An International Journal Clinical Rhinology

Register      Login

VOLUME 4 , ISSUE 1 ( January-April, 2011 ) > List of Articles

RESEARCH ARTICLE

Should Voriconazole be the Primary Therapy for Chronic Invasive Sinus Aspergillosis (CISA)?

Keywords : Amphotericin B,Chronic invasive sinus aspergillosis,Treatment,Voriconazole

Citation Information : Should Voriconazole be the Primary Therapy for Chronic Invasive Sinus Aspergillosis (CISA)?. Clin Rhinol An Int J 2011; 4 (1):21-26.

DOI: 10.5005/jp-journals-10013-1065

Published Online: 00-04-2011

Copyright Statement:  Copyright © 2011; Jaypee Brothers Medical Publishers (P) Ltd.


Abstract

Introduction

Invasive sinus aspergillosis infection has been reported with increasing frequency in the last decade, especially, in immunocompromised patients with chronic invasive sinus aspergillosis (CISA). The gold standard for treatment has been wide surgical debridement, intravenous administration of antifungal agents, such as amphotericin B, but the prognosis remains poor. Newer antifungal agents are being tried but no standard treatment option with new antifungal agents has yet been established for chronic invasive fungal sinusitis. Therefore, we undertook this study to evaluate the efficacy of voriconazole in patients of chronic invasive sinus aspergillosis.

Materials and methods

This study is a prospective randomized unblinded study with primary aim of evaluating the feasibility and effectivity of voriconazole in patients of chronic invasive sinus aspergillosis with intraorbital or intracranial extension, and secondarily to compare voriconazole with amphotericin B therapy in patients with chronic invasive sinus aspergillosis.

Observations and results

Thirty-three patients who fulfilled the eligibility criteria were included in this study. There were 18 patients enrolled in group I who received amphotericin therapy and 15 patients in group II who received voriconazole therapy. Out of 33 patients, 9 patients had complete response, 10 had partial response, in eight patients disease became stable and there were seven failures. Overall 50% patients had a successful outcome in group I, whereas 60% had a successful outcome in group II receiving oral voriconazole. On comparing only in extradural group, 5/10 had a successful outcome in group I receiving amphotericin B, whereas 8/12 (66.7%) had a successful outcome in group 2 receiving voriconazole. There was significant difference between adverse reactions of the two drugs, with amphotericin B having a significant renal and cardiotoxicity as compared to voriconazole; though patients on voriconazole developed skin rashes which were transient and disappeared on completion of the therapy.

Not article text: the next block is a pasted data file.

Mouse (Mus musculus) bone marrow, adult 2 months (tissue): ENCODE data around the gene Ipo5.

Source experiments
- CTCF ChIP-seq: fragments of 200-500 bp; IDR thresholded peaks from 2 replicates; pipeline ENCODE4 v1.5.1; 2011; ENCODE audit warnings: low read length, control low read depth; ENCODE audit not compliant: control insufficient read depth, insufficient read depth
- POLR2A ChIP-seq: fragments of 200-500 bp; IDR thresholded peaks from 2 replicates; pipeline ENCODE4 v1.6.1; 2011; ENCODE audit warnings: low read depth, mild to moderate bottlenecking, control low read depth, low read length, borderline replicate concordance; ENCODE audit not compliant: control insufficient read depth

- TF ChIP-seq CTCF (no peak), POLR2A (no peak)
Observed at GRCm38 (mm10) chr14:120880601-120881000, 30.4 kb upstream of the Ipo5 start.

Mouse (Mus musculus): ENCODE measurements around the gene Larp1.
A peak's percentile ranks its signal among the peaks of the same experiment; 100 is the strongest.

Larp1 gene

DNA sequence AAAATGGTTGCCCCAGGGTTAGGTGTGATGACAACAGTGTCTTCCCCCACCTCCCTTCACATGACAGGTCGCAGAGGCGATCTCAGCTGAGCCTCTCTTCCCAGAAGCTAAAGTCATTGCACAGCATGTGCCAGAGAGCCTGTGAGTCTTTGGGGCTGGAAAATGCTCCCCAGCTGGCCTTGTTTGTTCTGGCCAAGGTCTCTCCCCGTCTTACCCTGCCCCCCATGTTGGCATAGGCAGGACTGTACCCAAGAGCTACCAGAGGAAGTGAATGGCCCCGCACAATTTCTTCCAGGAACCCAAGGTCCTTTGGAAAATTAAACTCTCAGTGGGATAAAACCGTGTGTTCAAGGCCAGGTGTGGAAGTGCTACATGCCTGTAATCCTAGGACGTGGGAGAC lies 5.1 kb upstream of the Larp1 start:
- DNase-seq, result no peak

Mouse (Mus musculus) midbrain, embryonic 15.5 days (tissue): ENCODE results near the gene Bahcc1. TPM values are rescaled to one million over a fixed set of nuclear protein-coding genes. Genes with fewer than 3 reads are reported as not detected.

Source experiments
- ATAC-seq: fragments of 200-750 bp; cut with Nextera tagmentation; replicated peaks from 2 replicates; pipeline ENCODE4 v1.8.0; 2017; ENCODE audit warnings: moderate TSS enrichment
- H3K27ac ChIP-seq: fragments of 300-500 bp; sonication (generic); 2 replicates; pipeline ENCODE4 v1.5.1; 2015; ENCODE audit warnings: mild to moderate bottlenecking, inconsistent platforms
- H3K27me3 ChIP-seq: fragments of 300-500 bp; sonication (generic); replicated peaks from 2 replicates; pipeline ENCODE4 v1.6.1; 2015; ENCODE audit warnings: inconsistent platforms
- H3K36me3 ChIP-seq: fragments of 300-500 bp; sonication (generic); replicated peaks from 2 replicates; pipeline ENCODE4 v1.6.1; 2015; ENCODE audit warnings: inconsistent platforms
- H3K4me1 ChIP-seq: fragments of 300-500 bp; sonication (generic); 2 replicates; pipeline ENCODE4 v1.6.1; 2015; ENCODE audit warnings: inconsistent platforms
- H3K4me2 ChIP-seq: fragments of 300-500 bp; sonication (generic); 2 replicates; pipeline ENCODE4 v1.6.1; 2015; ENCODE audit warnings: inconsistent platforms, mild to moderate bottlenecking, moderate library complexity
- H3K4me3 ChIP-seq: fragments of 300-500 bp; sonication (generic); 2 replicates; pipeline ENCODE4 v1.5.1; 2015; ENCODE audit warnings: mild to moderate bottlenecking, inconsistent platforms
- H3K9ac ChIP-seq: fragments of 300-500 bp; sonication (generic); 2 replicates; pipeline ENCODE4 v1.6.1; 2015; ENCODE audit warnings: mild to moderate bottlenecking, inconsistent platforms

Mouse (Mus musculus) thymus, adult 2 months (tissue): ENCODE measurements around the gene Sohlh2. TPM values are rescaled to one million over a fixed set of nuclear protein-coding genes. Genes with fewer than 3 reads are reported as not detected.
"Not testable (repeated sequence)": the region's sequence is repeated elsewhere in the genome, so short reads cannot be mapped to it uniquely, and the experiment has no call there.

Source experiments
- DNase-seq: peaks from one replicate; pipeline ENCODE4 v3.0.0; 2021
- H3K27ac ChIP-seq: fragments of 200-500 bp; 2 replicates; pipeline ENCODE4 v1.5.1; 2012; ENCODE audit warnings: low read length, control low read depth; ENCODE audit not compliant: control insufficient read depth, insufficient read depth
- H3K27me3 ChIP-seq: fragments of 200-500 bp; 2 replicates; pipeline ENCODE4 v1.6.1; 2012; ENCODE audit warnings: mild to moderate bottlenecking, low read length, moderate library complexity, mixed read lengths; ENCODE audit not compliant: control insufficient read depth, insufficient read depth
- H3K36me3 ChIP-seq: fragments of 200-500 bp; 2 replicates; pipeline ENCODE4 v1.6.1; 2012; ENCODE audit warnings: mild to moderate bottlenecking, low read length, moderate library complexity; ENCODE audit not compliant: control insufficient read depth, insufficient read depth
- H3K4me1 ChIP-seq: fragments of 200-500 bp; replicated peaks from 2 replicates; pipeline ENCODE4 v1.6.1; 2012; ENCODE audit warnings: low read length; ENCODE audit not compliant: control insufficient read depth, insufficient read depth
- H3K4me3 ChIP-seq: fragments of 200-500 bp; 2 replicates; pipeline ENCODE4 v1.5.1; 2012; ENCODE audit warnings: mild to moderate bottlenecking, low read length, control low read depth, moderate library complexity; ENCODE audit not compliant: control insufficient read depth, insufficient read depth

Conclusion

The present series demonstrates that oral voriconazole can be the primary line of therapy in chronic invasive sinus aspergillosis in carefully monitored immunocompetent cases. Multicentric, randomized studies are required to define disease definition, duration and successful outcome.


PDF Share
  1. Craniocerebral aspergillosis of sinonasal origin in immunocompetent patients: Clinical spectrum and outcome in 25 cases. Neurosurgery 2004;55:602-11.
  2. Invasive aspergillosis. Clin Infect Dis 1998;26:781-803.
  3. Chronic invasive sinus aspergillosis in immunocompetent hosts: A geographic comparision. Mycopathologica Dec 2010;170(6):403-10.
  4. Fungal Rhinosinusitis: Diagnosis and therapy. Curr allergy Asthma Rep 2001;1:268-76.
  5. New investigational triazole agents for the treatment of invasive fungal infections. J Chemother 2008;20:661-71.
  6. Fungal sinusitis. N Engl J Med 1997;337:254-59.
  7. A new classification and diagnostic criteria for invasive fungal sinusitis. Arch Otolaryngol Head Neck Surg 1997;123:1181-88.
  8. Rhinocerebral aspergillosis. J Laryngol Otol 1992;106:981-85.
  9. Chronic invasive aspergillosis of the paranasal sinuses in immunocompetent hosts from Saudi Arabia. Am J Trop Med Hyg 2001;65:83-86.
  10. Intracranial Invasive aspergillosis: Can a combined modality approach result in superior patient outcome? Clinical Rhinology 2008;1(1):1-5.
  11. Invasive sinus aspergillosis in apparently immunocompetent hosts. J Infect 1998;37:229-40.
  12. Chronic fungal sinusitis in apparently normal hosts. Medicine 1988;67:231-47.
  13. Prevalence of airborne Aspergillus flavus in khartoum (Sudan) airspora with reference to dusty weather and inoculum survival in simulated summer conditions. Myco- pathologia 1988;104:137-41.
  14. Airborne viable, non-viable, and allergenic fungi in a rural agricultural area of India: A 2-year study at five outdoor sampling stations. Sci Total Environ 2004;326:123-41.
  15. Voriconazole versus amphotericin B for primary therapy of invasive aspergillosis N Eng J Med 2002; 347:408-15.
  16. Successful treatment of invasive sinusitis with caspofungin and voriconazole. Ear Nose Throat J 2008; 87:30-33.
  17. Invasive sphenoidal aspergillosis: Successful treatment with sphenoidotomy and voriconazole. ORL J Otorhinol Relat Spec 2007;68:121-26.
  18. Posaconazole for treatment of refractory invasive fungal disease. Mycoses 2006;49(Suppl 1):37-41.
PDF Share

© Jaypee Brothers Medical Publishers (P) LTD.